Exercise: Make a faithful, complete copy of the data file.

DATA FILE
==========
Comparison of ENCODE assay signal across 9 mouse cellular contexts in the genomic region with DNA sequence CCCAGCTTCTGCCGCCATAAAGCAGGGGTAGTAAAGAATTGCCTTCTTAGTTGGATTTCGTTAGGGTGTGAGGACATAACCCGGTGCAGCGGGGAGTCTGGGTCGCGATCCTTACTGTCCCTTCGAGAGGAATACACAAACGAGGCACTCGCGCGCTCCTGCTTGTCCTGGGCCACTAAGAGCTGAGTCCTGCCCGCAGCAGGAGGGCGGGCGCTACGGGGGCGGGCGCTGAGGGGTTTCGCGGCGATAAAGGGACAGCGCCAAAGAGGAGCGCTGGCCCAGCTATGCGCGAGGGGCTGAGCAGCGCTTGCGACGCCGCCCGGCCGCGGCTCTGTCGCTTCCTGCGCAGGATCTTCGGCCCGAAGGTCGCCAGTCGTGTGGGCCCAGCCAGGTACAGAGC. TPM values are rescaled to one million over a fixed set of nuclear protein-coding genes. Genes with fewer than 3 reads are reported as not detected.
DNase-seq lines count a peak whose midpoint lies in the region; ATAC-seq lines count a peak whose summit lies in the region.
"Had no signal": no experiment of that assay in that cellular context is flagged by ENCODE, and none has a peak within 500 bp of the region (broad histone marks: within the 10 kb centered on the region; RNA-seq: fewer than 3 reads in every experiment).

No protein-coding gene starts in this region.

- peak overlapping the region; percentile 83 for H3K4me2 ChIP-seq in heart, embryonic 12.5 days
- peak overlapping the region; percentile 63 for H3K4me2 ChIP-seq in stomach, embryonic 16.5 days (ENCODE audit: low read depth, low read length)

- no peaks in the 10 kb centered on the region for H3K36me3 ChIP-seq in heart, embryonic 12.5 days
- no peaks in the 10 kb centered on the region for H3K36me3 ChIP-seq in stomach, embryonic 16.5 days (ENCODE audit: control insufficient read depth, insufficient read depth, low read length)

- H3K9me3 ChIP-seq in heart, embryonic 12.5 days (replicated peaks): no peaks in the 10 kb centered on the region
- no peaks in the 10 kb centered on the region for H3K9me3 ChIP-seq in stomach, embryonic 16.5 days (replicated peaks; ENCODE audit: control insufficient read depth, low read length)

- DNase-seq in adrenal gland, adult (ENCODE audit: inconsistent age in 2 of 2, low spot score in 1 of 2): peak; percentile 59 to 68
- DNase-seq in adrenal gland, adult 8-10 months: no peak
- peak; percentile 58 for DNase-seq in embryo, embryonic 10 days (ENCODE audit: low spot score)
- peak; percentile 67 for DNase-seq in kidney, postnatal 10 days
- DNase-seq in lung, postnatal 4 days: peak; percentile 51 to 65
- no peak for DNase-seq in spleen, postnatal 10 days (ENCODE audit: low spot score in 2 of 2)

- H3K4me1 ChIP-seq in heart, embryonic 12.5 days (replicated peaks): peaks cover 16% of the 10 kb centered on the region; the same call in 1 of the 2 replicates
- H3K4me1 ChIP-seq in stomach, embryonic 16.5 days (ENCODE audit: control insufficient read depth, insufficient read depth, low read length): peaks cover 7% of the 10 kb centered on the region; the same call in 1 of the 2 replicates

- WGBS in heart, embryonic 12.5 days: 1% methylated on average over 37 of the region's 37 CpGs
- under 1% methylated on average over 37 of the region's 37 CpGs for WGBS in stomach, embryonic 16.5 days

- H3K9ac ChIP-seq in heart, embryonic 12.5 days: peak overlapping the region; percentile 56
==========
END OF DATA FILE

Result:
Comparison of ENCODE assay signal across 9 mouse cellular contexts in the genomic region with DNA sequence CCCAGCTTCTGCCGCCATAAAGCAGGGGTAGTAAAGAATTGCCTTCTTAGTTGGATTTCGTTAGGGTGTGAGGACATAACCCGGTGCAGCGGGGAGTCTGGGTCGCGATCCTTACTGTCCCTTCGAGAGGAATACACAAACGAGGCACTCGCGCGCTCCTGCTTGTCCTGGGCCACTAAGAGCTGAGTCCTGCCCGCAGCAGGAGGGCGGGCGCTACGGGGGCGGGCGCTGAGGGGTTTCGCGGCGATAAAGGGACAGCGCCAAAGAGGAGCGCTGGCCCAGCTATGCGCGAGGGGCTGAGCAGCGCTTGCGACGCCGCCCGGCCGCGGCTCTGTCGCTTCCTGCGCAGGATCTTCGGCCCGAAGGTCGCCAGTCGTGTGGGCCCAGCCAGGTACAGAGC. TPM values are rescaled to one million over a fixed set of nuclear protein-coding genes. Genes with fewer than 3 reads are reported as not detected.
DNase-seq lines count a peak whose midpoint lies in the region; ATAC-seq lines count a peak whose summit lies in the region.
"Had no signal": no experiment of that assay in that cellular context is flagged by ENCODE, and none has a peak within 500 bp of the region (broad histone marks: within the 10 kb centered on the region; RNA-seq: fewer than 3 reads in every experiment).

No protein-coding gene starts in this region.

- peak overlapping the region; percentile 83 for H3K4me2 ChIP-seq in heart, embryonic 12.5 days
- peak overlapping the region; percentile 63 for H3K4me2 ChIP-seq in stomach, embryonic 16.5 days (ENCODE audit: low read depth, low read length)

- no peaks in the 10 kb centered on the region for H3K36me3 ChIP-seq in heart, embryonic 12.5 days
- no peaks in the 10 kb centered on the region for H3K36me3 ChIP-seq in stomach, embryonic 16.5 days (ENCODE audit: control insufficient read depth, insufficient read depth, low read length)

- H3K9me3 ChIP-seq in heart, embryonic 12.5 days (replicated peaks): no peaks in the 10 kb centered on the region
- no peaks in the 10 kb centered on the region for H3K9me3 ChIP-seq in stomach, embryonic 16.5 days (replicated peaks; ENCODE audit: control insufficient read depth, low read length)

- DNase-seq in adrenal gland, adult (ENCODE audit: inconsistent age in 2 of 2, low spot score in 1 of 2): peak; percentile 59 to 68
- DNase-seq in adrenal gland, adult 8-10 months: no peak
- peak; percentile 58 for DNase-seq in embryo, embryonic 10 days (ENCODE audit: low spot score)
- peak; percentile 67 for DNase-seq in kidney, postnatal 10 days
- DNase-seq in lung, postnatal 4 days: peak; percentile 51 to 65
- no peak for DNase-seq in spleen, postnatal 10 days (ENCODE audit: low spot score in 2 of 2)

- H3K4me1 ChIP-seq in heart, embryonic 12.5 days (replicated peaks): peaks cover 16% of the 10 kb centered on the region; the same call in 1 of the 2 replicates
- H3K4me1 ChIP-seq in stomach, embryonic 16.5 days (ENCODE audit: control insufficient read depth, insufficient read depth, low read length): peaks cover 7% of the 10 kb centered on the region; the same call in 1 of the 2 replicates

- WGBS in heart, embryonic 12.5 days: 1% methylated on average over 37 of the region's 37 CpGs
- under 1% methylated on average over 37 of the region's 37 CpGs for WGBS in stomach, embryonic 16.5 days

- H3K9ac ChIP-seq in heart, embryonic 12.5 days: peak overlapping the region; percentile 56